From Season's End:


A word of advice: Don’t appear on the cover of Sports Illustrated when you’re twenty-one.

Although I had been the leading hitter in the minor leagues for two consecutive seasons—despite the fact that I suffered a three-week stretch during which my bat did not once touch a pitch—I knew that the real reason I had been brought up to the majors was to replace a dead man. Ted Monday, the former left fielder, died while grilling a steak in his yard. Thirty-three, in perfect health, an athlete; yet he died for no apparent physical reason. There had been no heart attack, no stroke, no cancer, no overdose. His body just stopped being a live thing. He had been a baseball player. He went out like one. He died on the Fourth of July with a Budweiser in his hand.

The big-league coaches wanted to get a look at me. They said I was the best pure singles hitter they had ever seen. (But this is only three men talking.) I’m a righty, and they suggested that I learn to drop my right shoulder as I made contact with the ball. That way, they said, I’d hit home runs, loft the ball into the blue-collar sections of the stadium, far past the corporate boxes and first-row baseline seats reserved for visiting celebrities, up into the celestial realm of stardom and product-endorsement contracts. But first I’d have to put a little weight on, add some beef to my 160-pound frame.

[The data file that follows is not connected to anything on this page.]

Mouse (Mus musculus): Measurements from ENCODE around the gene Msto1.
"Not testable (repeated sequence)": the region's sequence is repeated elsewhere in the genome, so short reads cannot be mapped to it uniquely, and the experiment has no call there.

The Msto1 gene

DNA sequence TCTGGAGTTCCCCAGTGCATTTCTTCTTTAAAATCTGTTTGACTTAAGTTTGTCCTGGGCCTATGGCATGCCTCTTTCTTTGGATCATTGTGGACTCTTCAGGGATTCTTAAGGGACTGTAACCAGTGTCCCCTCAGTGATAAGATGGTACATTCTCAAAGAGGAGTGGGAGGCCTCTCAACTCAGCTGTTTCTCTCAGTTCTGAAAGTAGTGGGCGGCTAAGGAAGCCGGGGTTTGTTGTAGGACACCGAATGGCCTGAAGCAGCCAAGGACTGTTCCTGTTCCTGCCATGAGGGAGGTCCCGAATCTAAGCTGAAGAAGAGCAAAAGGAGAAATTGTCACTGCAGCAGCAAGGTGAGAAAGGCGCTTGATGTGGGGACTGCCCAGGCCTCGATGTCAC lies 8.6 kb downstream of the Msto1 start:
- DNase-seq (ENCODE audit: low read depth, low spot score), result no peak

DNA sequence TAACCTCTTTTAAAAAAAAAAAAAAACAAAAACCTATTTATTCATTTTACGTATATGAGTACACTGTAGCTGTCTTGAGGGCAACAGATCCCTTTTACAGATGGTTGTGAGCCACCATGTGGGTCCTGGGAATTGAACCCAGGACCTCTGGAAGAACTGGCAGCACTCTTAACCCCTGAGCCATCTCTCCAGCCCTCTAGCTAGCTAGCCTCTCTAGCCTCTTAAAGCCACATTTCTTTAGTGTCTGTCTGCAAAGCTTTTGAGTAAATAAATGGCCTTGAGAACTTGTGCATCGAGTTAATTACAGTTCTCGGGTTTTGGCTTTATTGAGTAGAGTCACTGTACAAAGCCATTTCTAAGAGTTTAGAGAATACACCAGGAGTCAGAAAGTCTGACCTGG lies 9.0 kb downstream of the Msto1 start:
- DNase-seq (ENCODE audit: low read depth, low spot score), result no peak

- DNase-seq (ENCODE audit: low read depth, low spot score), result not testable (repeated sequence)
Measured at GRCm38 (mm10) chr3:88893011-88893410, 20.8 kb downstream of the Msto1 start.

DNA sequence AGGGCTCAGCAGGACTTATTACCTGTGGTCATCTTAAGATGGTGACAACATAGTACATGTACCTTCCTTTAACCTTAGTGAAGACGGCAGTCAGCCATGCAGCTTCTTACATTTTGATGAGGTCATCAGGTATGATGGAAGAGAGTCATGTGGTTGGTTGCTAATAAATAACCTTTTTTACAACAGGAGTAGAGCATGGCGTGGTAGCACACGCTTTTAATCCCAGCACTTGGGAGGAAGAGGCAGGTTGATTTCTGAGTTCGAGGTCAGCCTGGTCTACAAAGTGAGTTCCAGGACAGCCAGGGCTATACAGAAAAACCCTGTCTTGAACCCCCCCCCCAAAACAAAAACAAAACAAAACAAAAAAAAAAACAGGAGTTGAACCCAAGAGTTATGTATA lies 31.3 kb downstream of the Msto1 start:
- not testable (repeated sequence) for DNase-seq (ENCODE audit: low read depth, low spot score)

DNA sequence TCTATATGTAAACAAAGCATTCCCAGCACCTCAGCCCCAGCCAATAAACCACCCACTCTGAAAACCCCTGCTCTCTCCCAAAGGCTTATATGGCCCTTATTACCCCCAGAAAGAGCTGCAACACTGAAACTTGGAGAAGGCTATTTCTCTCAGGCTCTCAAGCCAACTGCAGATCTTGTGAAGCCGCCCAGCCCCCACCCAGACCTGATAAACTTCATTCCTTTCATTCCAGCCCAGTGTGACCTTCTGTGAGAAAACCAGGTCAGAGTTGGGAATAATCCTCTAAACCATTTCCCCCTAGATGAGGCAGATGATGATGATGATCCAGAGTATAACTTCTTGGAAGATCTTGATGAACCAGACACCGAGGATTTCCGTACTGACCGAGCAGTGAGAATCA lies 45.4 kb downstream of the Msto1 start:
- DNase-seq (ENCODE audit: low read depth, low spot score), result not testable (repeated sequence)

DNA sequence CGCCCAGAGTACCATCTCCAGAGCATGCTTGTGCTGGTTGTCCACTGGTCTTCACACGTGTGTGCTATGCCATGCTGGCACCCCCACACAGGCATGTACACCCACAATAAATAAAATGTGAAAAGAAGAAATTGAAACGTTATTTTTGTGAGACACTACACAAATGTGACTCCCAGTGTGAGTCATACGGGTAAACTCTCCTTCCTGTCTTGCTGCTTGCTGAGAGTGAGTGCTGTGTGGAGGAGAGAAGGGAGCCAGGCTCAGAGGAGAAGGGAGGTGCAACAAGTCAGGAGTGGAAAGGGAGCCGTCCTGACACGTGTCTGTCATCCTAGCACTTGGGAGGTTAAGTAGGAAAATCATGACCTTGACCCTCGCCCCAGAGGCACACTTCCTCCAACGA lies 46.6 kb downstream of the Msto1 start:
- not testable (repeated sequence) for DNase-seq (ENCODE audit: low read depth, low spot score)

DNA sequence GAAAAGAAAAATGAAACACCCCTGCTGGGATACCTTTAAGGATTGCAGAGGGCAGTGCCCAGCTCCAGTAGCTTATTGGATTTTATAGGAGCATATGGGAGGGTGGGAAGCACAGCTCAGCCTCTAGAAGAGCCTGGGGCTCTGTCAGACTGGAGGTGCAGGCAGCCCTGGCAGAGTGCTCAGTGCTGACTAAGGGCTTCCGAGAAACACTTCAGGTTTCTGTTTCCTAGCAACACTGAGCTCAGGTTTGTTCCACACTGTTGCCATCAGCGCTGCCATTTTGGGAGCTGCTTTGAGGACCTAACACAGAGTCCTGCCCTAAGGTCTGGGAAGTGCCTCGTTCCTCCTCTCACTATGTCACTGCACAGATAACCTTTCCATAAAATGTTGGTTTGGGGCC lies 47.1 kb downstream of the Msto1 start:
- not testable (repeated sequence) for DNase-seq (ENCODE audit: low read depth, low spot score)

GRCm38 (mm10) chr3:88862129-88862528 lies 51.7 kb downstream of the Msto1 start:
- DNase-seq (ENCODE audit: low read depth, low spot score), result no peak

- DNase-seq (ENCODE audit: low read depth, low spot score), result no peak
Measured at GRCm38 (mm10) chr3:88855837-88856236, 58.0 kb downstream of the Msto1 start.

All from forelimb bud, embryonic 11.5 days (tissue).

“Drink some beer once in a while,” Lunch (as in “out to”) Molloy said. He was a flatulent, rhino-shaped man with a nose that looked like a fresh fig hanging from the center of his eyebrows. His purpose on the team, as I saw it, was to imitate the figure of the imperturbable batting coach, ever unruffled.

“I do,” I said. “Every day.”

“Then why are you so skinny?”

“I don’t eat.”

“Then drink some more.”

The team hired a special batting instructor to accelerate (so they hoped) my development. He was a Hall of Famer, a former golden boy in the game: viceless, unselfish, leader by example; anonymous during the off-season, married to a US president’s niece. He was, quite possibly, the greatest hitter the game had ever seen, and he’d sacrificed a week of fishing and flown in from his island retreat in order to stand behind me at the plate, spit into the mud, and earn $75,000.

“Naw, not like that,” he said, after I’d fouled off a slider. The dirt at his feet was pitted with wads of slimy tobacco.

I drove the next pitch, a curveball up and in around my hands, into the opposite field. Clean single.

“Now that’s better. What did you do that time?”

“I hit the ball fair.”

“No. You waited. Wait on the ball. Don’t be afraid to wait.”